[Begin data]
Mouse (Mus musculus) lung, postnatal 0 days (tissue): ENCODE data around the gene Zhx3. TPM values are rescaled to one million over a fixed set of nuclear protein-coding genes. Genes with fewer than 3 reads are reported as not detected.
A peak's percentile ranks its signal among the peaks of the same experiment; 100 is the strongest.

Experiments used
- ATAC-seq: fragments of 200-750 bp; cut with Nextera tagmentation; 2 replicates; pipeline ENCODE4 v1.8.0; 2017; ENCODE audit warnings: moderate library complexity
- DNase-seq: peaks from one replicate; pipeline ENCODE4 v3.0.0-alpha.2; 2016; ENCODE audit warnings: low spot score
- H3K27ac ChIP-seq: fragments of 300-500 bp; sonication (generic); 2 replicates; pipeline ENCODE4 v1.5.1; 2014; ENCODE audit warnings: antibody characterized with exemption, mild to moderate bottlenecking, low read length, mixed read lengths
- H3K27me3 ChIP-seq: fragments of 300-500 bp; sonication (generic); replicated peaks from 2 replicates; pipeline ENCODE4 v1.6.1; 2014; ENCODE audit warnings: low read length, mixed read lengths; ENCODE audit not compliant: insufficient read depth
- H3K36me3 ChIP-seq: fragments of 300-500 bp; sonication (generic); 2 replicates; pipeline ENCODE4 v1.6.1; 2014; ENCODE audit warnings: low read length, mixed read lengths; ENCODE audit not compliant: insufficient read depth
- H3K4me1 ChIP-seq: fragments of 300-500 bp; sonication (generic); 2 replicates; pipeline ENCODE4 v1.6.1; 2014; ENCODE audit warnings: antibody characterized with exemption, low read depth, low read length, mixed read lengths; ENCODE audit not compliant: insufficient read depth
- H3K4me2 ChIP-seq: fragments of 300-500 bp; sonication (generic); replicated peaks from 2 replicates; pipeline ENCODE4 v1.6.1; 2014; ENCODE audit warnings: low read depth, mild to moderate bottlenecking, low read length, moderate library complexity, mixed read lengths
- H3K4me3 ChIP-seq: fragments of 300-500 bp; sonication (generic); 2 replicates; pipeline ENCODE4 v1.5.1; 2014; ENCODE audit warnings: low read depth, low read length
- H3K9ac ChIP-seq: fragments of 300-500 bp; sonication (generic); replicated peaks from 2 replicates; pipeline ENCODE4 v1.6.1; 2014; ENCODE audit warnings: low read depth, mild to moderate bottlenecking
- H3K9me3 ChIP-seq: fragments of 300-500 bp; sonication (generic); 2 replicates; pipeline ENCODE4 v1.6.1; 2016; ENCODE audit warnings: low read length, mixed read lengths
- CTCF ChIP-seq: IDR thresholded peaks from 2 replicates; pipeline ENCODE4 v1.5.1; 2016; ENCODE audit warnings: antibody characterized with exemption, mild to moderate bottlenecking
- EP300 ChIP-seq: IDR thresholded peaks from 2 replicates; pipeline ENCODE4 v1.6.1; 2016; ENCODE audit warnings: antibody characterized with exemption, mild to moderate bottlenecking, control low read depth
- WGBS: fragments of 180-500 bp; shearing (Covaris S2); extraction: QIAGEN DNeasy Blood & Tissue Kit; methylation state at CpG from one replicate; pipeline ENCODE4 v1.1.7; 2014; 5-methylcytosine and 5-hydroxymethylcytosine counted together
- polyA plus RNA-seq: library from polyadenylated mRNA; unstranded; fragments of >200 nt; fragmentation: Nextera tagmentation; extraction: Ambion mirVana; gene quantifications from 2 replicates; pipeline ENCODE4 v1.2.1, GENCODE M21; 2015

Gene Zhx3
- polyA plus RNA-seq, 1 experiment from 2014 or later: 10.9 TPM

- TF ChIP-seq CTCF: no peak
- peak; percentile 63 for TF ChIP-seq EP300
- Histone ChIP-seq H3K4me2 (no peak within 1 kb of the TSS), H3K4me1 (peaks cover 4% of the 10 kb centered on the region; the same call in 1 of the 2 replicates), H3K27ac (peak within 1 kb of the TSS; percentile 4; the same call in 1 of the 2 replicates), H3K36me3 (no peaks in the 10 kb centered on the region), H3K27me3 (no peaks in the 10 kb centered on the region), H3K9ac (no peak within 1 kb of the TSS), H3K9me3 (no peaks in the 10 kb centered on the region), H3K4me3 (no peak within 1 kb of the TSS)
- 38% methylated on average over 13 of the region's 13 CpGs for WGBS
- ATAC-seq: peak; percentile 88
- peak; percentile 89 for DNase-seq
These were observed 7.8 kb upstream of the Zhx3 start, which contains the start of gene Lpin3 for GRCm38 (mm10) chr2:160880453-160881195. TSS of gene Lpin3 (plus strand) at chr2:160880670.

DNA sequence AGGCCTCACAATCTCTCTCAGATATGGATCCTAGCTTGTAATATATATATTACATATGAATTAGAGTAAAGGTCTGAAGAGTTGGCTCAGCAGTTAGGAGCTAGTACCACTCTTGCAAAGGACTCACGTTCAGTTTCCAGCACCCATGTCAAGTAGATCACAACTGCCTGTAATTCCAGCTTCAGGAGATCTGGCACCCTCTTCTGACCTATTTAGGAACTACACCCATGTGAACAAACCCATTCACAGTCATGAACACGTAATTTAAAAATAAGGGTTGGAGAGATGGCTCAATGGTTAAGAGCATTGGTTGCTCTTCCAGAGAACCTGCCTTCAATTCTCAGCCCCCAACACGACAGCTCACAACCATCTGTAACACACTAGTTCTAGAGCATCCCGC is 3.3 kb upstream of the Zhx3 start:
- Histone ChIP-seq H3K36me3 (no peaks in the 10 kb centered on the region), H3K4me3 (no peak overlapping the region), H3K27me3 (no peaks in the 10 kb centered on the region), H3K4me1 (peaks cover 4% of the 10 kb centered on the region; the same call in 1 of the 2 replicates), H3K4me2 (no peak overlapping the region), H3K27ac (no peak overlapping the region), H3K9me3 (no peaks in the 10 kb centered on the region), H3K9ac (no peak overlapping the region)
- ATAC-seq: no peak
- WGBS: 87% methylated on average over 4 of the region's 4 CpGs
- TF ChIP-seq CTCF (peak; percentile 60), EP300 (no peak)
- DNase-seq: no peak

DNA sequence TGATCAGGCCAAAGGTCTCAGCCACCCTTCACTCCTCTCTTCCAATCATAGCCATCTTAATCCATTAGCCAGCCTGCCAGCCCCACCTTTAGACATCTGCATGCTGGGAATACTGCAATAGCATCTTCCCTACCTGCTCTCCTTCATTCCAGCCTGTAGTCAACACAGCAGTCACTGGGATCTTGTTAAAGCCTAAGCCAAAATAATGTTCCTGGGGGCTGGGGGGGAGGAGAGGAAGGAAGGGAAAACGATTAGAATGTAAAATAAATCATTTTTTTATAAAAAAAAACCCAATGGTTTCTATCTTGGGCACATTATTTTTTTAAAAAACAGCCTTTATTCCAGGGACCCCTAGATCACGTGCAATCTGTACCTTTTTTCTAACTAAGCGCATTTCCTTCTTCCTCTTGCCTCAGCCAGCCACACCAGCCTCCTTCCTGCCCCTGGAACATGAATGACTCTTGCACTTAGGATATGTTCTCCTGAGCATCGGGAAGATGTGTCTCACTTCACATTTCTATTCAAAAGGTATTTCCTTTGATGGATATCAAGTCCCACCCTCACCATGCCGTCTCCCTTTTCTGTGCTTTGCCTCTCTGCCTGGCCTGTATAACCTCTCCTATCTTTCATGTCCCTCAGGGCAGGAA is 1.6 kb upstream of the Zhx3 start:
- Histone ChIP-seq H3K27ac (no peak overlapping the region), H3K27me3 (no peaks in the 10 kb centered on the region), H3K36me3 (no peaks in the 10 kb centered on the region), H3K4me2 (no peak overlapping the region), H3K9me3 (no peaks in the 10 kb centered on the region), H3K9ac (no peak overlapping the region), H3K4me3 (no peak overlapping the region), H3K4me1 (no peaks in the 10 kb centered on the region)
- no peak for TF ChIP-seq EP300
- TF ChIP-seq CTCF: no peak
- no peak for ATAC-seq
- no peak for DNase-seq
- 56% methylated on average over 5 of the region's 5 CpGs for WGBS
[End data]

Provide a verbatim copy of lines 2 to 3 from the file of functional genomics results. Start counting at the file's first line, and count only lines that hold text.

A peak's percentile ranks its signal among the peaks of the same experiment; 100 is the strongest.

Experiments used